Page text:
Court chips away at union power

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The Supreme Court on Monday chipped away at the power of organized labor by ruling that some state workers cannot be forced to pay union fees. [READ SUPREME COURT RULING.]

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In a 5-4 decision, the justices struck down a requirement that home care workers in Illinois contribute to a branch of the Service Employees International Union (SEIU), even if they choose not to join.

“A state may not force every person who benefits from this [union's] efforts to make payments to the [union],” Justice Samuel Alito wrote in the majority’s decision.

The ruling in Harris v. Quinn dealt a setback to the labor movement by creating a new class of partial public employees who can be exempted from “free rider” laws designed to ensure that all workers shoulder collective bargaining costs.

The White House sharply criticized the decision, arguing it will make it harder for the Illinois workers to “get a fair shake in exchange for their hard work.”

“We are disappointed that the Supreme Court has carved out a group of workers — home care workers who provide critical support to the elderly and people with disabilities in their own homes,” White House press secretary Josh Earnest said.

The National Right to Work Legal Defense Foundation, which helped bring the legal challenge, trumpeted the ruling and said home care workers had "refused to be bullied" by union bosses.

“We applaud these homecare providers’ effort to convince the Supreme Court to strike down this constitutionally-dubious scheme, thus freeing thousands of homecare providers from unwanted union control,” said Mark Mix, president of the National Right to Work Foundation.

Still, the scope of the decision came as a relief to labor leaders, who had feared the justices would decimate their ranks by abolishing compulsory fees.

The public sector has been the rare bright spot for organized labor amid declining membership. In 2012, 7.3 million public sector workers were members of a union, compared to the 7 million union members in the private sector.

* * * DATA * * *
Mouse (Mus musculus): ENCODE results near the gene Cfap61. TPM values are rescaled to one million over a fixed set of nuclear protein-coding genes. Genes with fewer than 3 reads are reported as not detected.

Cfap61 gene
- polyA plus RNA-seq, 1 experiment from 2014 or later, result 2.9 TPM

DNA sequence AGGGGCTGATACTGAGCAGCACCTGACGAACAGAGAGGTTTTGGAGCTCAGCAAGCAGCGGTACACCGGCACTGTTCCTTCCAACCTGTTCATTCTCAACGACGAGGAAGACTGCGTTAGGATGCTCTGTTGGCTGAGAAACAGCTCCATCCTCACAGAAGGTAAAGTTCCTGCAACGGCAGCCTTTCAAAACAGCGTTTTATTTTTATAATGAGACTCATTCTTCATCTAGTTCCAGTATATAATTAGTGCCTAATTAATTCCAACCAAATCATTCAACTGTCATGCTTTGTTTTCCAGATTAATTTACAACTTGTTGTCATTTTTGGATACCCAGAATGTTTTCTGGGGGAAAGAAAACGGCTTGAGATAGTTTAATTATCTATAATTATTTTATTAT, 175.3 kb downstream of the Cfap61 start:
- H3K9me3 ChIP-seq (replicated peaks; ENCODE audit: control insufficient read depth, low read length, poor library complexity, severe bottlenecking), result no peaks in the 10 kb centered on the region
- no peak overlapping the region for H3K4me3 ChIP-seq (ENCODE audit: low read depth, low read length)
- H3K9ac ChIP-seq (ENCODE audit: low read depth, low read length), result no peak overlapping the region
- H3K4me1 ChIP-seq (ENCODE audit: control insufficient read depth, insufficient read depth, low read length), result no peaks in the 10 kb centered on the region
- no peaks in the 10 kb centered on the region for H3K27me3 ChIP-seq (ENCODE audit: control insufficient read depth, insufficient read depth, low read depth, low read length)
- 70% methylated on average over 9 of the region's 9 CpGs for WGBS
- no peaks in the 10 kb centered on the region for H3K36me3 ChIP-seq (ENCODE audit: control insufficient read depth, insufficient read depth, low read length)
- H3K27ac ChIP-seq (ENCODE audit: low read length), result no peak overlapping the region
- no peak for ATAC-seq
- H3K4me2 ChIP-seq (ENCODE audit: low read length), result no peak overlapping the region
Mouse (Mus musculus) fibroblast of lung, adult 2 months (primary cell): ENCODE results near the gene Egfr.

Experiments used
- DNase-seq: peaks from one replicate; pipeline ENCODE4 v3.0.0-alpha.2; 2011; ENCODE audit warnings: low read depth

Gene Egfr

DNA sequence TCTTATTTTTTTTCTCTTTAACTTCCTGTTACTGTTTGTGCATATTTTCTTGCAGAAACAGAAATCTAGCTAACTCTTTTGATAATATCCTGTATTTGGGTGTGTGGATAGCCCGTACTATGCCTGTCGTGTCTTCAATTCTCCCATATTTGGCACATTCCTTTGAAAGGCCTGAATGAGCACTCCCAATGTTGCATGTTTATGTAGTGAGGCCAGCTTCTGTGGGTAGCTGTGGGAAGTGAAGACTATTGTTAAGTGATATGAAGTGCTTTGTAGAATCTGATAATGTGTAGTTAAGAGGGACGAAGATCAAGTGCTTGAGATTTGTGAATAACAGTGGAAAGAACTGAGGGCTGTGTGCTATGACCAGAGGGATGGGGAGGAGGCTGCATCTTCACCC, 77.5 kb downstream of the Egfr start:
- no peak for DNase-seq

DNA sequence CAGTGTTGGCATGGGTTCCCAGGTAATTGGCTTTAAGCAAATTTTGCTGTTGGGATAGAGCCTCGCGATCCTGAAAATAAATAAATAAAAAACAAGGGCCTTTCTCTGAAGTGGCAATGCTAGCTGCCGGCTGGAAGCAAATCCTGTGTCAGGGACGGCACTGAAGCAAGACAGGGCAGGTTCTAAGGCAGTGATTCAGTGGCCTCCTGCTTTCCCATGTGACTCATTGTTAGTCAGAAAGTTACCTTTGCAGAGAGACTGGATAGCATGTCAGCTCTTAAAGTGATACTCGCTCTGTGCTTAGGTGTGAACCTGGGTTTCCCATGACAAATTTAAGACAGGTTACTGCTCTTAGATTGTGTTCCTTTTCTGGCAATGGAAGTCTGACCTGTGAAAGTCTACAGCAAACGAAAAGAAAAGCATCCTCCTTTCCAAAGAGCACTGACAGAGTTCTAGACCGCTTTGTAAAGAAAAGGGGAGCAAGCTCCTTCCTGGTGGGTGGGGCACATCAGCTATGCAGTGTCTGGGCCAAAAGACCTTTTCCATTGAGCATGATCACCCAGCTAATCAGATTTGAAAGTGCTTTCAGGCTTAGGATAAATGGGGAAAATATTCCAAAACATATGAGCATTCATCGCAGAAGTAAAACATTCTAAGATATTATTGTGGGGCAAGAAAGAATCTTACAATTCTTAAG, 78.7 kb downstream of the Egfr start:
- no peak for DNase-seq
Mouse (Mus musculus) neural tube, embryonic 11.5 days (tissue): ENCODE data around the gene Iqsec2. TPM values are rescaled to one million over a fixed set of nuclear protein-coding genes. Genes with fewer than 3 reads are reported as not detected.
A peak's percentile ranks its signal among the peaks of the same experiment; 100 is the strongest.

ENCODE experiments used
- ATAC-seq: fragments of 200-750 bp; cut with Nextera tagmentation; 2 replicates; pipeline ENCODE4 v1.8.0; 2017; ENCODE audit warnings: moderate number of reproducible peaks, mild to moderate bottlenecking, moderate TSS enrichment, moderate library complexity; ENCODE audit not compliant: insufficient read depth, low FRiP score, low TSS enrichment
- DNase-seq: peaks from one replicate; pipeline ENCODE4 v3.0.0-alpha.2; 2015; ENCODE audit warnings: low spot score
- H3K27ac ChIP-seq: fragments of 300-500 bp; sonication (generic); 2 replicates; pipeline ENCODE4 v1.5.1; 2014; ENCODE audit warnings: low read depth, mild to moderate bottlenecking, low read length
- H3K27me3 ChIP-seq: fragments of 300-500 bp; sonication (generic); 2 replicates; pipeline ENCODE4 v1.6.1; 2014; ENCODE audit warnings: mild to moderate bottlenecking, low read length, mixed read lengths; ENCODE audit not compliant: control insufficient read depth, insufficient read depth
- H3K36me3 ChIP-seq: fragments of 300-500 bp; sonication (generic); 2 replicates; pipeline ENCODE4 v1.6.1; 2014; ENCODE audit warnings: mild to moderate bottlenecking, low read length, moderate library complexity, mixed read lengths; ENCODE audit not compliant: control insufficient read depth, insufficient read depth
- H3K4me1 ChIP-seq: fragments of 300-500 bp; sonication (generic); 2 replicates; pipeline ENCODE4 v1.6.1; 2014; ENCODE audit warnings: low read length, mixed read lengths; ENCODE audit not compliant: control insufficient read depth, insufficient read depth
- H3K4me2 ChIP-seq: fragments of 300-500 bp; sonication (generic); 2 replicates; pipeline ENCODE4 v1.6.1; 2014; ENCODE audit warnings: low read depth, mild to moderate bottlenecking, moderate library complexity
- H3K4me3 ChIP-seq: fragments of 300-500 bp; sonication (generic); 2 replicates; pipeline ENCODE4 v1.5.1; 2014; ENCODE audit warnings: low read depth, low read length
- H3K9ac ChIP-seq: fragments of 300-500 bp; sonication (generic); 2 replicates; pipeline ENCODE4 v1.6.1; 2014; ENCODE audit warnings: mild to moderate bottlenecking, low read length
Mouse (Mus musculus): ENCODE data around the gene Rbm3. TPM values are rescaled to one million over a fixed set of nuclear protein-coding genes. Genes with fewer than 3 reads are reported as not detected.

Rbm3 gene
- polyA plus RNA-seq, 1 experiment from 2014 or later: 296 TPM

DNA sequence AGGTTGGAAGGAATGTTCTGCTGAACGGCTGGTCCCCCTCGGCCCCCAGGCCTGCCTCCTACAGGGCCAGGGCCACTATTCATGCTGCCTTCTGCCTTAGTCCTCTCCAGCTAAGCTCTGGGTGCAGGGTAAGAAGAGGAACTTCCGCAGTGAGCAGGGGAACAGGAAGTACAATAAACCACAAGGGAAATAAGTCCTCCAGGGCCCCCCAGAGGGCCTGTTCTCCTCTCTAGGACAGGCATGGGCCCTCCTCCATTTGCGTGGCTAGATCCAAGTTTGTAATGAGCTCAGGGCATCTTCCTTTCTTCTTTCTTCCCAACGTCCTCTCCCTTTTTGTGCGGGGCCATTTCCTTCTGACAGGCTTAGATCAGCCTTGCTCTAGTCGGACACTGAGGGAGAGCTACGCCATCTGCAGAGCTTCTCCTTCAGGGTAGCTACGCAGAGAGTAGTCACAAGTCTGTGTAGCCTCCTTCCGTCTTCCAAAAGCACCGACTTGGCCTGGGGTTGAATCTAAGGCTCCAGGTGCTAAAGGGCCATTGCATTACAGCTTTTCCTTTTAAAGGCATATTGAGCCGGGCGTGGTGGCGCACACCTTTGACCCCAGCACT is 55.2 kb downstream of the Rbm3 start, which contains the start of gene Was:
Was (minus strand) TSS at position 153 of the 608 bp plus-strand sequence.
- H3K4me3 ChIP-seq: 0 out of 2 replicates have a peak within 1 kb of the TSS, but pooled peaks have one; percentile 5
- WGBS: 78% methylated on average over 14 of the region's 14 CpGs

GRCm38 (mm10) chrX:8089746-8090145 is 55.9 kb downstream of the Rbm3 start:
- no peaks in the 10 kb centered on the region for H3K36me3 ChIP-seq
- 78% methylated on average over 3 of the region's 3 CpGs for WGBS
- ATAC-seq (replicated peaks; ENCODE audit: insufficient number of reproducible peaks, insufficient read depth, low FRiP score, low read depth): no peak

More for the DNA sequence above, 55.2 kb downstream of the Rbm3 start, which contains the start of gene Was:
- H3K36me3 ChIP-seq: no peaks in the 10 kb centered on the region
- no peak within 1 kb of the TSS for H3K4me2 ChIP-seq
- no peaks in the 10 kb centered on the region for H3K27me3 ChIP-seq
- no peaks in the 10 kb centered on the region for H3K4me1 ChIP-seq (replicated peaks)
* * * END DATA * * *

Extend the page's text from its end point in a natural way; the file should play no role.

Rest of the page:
The American Federation of State, County and Municipal Employees (AFSCME), perhaps the most powerful public worker union in the country, said Monday’s ruling “did not hand anti-worker extremists the victory they’d been hoping for.”

“But make no mistake — Justice Alito’s opinion made clear that the relentless assault on workers’ rights will not abate,” AFSCME President Lee Saunders said in a statement.

Alito’s ruling casts broad skepticism on the precedent enshrined in a previous Supreme Court case, Abood vs. Detroit Board of Education, that underpins union agreements across the country.

He wrote that the court “seriously erred” in Abood and other rulings that treat compulsory union dues as constitutional.

“Surely a First Amendment issue of this importance deserved better treatment,” Alito wrote.

In her dissent, Justice Elena Kagan accused the majority of taking “potshots” at Abood, but said she was pleased that the court had rejected the “radical request” of creating a “right-to-work regime for all government employees.”

“The Court did not, as the petitioners wanted, deprive every state and local government, in the management of their employees and programs, of the tool that many have thought necessary and appropriate to make collective bargaining work,” Kagan wrote.

“The bad news is just as simple: The majority robbed Illinois of that choice in administering its in-home care program,” she wrote.

The case centered on workers in Illinois who provide at-home medical care, often to ailing or disabled family members. The program is designed to keep people out of nursing homes and assisted living facilities and is paid for with federal Medicaid funds.

The Illinois Legislature allowed the home care workers to organize and join the group SEIU Healthcare Illinois and Indiana. Under the “fair share” agreement, workers who opted not to join the SEIU were required to pay a fee for the collective bargaining services the union provided.

Some of the home care workers challenged the fees in court as a violation of their First Amendment rights.

Alito sided with the challengers and said they could not be required to pay the fees because they lack the “full scope of powers” generally afforded union members. They do not receive a number of benefits given to state workers, such as vacation time and health insurance, and lack other workplace protections, he wrote.

“Suppose, for example that a customer fires a personal assistant because the customer wrongly believes that the assistant stole a fork. Or suppose that a personal assistant is discharged because the assistant shows no interest in the customer’s favorite daytime soaps. Can the union file a grievance on behalf of the assistant? The answer is no,” Alito wrote.

“If we allowed Abood to be extended to those who are not full-fledged public employees, it would be hard to see just where to draw the line,” Alito wrote.

In her dissent, Kagan wrote that fair-share fees should apply "no less to those caregivers than to other state workers," and noted that the SEIU negotiated with the state for better wages and benefits for the home healthcare workers.

"Abood held that a government entity may, consistent with the First Amendment, require public employees to pay a fair share of the cost that a union incurs negotiating on their behalf for better terms of employment," Kagan wrote. "That is exactly what Illinois did."

Alito’s decision for the majority was backed by Chief Justice John Roberts and Justices Antonin Scalia, Anthony Kennedy and Clarence Thomas.

Justices Stephen Breyer, Sonia Sotomayor and Ruth Bader Ginsburg joined Kagan’s dissent.

This story was first posted at 10:30 a.m. and has been updated.

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